Genuinely Smart July

Hooray – it's Genuinely Smart July. But you knew that already, right? Because you're a story reader and you're on the ball, sharp as a tack, with all the lights on upstairs.

I can see you now, curled up and happily reading a story in which, as always, a character is trying to solve or survive a problem. The bigger that problem, of course, the smarter the character's strategies will have to be, and the cleverer their planning, and the fresher their ideas, and the more creative their creative thinking.

How do I know? For a start, from the way you're yelling encouragement and very ingenious problem-solving suggestions at the page. Or whispering them if you’re meant to have turned the light out.

There's a simple reason stories make us clever. If we read lots of them, Creative Thinking becomes our middle name.

It's the same for us writers. I'm not the smartest Anzac biscuit on the plate, but my neural pathways are a lot more lively than they would have been if I hadn't needed to help Oliver save a dog and several camels in Too Small To Fail, or explore with Jemma how her mum might be persuaded to stop picking her nose in Snot Chocolate, or try out a few ways with Matt to make new friends even when he always beats them at soccer in Extra Time, or have a think with Grace in Grace about how to spend the night in a lion enclosure at the zoo without being eaten.

Each adventure in creative thinking changes us in important and useful ways. Think I'm making this up? Put it to the test. See if you can think of 5 ways reading stories has made you one of the brightest filaments in the fridge light.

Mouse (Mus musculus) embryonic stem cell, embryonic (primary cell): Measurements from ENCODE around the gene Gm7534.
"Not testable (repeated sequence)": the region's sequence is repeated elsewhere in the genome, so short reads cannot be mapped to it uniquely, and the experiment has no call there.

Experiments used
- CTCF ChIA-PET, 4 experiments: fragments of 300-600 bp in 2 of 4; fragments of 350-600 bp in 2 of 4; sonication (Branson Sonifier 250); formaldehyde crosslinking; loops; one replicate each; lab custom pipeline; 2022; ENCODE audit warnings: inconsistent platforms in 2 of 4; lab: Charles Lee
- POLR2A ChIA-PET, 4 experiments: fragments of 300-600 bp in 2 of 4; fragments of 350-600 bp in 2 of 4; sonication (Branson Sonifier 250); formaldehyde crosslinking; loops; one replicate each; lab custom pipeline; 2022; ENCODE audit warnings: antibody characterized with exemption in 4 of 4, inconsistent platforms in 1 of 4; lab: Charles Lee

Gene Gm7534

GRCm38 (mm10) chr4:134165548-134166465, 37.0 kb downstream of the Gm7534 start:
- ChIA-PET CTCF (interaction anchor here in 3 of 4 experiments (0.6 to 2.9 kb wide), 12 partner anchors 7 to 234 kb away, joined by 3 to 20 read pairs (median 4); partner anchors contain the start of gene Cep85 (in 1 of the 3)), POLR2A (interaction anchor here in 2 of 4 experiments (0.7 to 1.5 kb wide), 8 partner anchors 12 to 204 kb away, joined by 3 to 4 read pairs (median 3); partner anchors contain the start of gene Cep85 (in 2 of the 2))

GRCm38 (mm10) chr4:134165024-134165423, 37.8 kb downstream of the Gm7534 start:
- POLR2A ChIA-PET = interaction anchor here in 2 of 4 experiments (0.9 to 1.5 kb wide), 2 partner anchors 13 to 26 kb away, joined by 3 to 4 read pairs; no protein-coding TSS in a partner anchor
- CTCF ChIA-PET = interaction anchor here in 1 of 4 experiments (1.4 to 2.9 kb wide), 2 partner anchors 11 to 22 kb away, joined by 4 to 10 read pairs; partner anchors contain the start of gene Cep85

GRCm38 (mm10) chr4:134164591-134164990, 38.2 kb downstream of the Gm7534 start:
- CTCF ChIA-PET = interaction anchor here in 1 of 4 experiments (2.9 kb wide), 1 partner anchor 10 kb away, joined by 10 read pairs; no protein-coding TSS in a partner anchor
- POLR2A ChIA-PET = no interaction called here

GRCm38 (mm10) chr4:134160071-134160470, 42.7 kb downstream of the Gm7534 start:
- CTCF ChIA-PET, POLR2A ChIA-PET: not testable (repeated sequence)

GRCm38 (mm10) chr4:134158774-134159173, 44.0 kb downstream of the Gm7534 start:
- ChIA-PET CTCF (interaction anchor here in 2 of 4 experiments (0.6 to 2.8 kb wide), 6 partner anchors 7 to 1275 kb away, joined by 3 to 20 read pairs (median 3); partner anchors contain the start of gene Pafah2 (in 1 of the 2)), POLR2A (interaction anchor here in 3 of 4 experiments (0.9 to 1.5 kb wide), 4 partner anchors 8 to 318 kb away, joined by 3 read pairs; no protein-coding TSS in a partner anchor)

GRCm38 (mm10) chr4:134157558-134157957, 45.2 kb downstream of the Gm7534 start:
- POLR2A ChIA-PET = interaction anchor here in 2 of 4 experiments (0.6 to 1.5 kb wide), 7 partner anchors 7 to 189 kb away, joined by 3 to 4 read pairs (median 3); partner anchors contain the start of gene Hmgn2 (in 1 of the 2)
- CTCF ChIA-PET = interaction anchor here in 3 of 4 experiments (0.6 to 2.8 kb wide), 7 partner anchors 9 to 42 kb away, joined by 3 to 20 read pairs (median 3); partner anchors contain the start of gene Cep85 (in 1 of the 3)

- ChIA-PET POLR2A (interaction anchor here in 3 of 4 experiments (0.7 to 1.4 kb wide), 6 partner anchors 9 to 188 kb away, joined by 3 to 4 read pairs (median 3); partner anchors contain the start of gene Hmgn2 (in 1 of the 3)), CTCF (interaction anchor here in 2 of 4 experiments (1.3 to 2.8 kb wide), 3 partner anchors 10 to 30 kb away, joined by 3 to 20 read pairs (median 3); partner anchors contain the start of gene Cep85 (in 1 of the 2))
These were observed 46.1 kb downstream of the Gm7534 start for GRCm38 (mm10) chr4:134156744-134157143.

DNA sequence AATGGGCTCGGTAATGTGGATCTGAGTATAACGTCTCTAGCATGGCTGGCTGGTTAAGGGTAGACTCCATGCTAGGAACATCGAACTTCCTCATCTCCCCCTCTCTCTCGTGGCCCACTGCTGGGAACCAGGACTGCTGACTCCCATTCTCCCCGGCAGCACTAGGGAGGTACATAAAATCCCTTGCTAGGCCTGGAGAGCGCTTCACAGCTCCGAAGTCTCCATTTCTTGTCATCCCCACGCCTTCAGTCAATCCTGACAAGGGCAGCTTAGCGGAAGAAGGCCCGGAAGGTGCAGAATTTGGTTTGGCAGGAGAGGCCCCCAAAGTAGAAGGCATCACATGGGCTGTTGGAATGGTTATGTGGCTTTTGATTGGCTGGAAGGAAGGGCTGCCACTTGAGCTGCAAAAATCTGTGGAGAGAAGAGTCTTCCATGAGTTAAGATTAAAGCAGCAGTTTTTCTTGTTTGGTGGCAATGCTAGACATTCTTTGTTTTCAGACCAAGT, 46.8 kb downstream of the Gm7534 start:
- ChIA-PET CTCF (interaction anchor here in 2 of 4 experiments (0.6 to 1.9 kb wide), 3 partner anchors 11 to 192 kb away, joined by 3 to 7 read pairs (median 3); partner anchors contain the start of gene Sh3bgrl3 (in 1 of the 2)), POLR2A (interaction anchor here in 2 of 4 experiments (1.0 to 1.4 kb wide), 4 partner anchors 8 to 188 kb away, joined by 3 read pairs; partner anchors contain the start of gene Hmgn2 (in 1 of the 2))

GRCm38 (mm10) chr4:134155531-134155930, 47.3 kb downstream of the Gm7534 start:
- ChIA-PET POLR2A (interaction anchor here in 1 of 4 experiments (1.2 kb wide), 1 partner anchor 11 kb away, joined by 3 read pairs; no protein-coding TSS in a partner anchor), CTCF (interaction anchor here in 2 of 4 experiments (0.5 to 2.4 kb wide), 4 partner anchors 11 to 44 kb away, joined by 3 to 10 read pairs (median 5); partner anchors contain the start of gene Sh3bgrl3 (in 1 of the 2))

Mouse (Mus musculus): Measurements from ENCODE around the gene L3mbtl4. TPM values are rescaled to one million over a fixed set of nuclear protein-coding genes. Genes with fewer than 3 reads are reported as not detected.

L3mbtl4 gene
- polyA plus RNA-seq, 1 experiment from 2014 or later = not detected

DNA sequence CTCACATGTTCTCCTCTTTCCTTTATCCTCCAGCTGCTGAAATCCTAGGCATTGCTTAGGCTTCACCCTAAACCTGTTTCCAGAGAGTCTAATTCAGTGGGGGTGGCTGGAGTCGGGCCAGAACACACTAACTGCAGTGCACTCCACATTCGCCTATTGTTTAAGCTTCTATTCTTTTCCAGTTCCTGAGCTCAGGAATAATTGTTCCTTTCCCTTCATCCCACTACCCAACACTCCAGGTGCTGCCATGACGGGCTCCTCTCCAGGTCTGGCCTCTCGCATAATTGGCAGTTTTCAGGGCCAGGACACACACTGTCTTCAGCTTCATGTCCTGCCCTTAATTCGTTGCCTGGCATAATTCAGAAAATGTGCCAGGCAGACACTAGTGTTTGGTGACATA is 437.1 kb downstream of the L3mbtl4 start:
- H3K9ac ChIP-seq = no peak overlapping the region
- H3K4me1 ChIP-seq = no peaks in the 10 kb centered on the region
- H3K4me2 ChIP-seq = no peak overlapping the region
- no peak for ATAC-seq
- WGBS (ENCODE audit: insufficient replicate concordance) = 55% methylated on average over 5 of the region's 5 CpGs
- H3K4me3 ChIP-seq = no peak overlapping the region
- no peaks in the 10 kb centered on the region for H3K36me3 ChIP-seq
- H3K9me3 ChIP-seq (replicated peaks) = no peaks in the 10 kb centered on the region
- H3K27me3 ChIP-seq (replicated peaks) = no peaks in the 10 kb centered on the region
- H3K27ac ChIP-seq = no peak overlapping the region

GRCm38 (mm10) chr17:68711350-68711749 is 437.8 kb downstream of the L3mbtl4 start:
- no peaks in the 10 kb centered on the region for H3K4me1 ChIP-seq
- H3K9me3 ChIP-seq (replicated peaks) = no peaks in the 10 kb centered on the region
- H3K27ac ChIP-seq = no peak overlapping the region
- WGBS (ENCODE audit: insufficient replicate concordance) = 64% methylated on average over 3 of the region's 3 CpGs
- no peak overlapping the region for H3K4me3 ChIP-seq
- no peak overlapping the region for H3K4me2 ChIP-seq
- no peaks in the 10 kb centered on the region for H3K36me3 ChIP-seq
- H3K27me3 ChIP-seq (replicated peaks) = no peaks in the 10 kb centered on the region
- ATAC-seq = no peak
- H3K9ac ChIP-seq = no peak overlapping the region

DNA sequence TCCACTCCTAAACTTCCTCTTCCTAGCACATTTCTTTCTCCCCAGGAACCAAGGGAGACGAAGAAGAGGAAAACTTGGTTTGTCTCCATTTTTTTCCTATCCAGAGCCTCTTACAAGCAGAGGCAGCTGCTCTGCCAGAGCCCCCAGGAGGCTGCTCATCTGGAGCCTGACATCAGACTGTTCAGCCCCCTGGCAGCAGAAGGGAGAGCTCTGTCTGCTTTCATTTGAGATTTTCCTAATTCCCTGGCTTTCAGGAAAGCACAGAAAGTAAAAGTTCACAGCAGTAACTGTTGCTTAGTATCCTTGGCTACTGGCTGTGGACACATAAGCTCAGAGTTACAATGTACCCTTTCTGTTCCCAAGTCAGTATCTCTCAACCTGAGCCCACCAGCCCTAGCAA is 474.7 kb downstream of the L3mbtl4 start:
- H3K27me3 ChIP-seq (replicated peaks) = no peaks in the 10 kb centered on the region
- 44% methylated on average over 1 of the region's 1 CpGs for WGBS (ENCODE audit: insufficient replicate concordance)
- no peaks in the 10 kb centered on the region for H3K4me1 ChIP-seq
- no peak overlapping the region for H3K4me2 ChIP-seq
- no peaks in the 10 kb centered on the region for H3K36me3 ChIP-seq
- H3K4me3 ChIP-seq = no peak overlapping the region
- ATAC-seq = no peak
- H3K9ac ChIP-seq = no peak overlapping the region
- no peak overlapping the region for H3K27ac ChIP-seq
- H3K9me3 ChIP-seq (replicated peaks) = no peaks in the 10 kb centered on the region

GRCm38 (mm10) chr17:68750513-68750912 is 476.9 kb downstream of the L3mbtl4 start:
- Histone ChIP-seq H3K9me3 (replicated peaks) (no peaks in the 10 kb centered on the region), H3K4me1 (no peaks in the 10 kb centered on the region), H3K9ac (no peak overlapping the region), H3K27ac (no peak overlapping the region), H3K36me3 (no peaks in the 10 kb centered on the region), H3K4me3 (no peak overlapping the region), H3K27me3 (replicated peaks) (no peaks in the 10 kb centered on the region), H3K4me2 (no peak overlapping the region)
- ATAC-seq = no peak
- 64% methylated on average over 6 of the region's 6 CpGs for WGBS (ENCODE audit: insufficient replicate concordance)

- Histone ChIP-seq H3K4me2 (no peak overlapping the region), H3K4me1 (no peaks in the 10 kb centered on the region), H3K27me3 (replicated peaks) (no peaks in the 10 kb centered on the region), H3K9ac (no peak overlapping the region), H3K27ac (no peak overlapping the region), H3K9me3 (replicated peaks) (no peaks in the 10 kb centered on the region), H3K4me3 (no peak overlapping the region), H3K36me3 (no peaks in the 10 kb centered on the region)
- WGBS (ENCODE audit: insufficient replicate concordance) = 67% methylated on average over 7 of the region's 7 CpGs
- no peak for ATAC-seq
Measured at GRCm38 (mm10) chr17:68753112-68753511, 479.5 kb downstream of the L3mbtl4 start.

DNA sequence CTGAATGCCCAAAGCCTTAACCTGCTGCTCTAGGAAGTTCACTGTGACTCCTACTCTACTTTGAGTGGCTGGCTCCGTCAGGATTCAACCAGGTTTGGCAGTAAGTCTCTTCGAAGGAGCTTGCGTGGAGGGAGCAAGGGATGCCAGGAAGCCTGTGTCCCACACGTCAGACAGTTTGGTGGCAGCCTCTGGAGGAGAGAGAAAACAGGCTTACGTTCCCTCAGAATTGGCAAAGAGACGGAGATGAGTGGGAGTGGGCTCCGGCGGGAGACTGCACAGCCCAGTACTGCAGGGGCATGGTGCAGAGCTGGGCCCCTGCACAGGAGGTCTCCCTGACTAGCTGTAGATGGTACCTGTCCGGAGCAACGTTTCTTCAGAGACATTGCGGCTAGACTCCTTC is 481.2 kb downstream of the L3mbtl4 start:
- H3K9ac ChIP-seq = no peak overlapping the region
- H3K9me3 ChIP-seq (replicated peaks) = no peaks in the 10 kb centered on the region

Here are some you might like to consider ...

1.  Reading stories has shown me how information can be even more powerful than one of those bathroom cleaning products that makes your toothbrush wilt.

2.  Reading stories has helped me understand that making mistakes doesn't have to be embarrassing and can actually be useful, as long as you make them with your clothes on.

3.  Reading stories has taught me heaps about how the human mind works, and how what we think and feel affects what we do, and the other way around. Wow, a few more stories and I'll be a psychologist.

4.  Reading stories has reminded me that everybody has as much going on inside them as I do. (Not talking about corpuscles or wind here). In other words, reading stories has made me smart about other people – one of the smartest of all smarts

5.  Reading stories has made me realise that we can all make a difference in our own lives. Give it a try. It can be risky and even scary, but remember how often your favourite characters have given it a go. When you have too and come through in good shape, somebody who's impressed will almost certainly say 'clever you'.

Go back to the Stories Make Us Calendar.